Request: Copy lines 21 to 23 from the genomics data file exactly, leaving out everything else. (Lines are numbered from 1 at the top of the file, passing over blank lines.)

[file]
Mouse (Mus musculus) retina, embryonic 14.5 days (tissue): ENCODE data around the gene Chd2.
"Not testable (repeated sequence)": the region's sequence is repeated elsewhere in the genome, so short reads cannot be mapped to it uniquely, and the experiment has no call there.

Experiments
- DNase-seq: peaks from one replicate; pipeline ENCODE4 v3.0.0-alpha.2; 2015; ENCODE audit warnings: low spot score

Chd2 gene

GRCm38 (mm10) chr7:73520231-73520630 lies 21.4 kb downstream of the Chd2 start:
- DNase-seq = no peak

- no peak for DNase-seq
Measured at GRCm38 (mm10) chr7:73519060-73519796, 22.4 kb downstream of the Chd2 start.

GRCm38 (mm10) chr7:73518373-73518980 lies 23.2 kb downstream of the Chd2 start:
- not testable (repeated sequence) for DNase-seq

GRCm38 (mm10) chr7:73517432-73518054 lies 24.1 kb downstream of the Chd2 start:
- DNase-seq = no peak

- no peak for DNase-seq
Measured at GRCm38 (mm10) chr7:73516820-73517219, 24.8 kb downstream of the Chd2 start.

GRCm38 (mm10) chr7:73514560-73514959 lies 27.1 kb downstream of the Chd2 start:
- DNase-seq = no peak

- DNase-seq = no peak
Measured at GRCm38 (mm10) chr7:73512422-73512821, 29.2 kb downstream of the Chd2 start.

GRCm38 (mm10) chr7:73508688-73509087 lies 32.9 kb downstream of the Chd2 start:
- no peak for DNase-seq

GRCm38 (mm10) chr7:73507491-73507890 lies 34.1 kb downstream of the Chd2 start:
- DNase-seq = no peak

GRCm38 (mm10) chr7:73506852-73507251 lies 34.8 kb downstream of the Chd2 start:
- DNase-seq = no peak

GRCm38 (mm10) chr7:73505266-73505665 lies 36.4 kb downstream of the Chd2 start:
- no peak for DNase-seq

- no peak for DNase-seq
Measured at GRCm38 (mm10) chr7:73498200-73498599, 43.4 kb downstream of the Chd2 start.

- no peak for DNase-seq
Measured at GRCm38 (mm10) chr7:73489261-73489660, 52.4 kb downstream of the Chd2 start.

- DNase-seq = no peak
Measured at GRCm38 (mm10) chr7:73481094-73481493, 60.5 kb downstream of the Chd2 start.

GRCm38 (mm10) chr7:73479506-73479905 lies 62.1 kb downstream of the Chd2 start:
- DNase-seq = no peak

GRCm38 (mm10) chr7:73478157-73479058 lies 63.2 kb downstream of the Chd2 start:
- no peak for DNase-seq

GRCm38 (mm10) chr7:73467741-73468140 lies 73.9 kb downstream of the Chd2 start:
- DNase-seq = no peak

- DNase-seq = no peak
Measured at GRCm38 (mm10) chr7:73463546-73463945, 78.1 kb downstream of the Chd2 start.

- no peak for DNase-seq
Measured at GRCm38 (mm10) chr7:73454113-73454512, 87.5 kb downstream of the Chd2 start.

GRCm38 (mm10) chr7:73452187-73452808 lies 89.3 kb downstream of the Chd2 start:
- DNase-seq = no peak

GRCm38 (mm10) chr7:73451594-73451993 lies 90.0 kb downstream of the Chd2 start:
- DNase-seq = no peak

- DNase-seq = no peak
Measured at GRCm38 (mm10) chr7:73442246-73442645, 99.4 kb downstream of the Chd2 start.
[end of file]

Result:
- no peak for DNase-seq

GRCm38 (mm10) chr7:73507491-73507890 lies 34.1 kb downstream of the Chd2 start:
- DNase-seq = no peak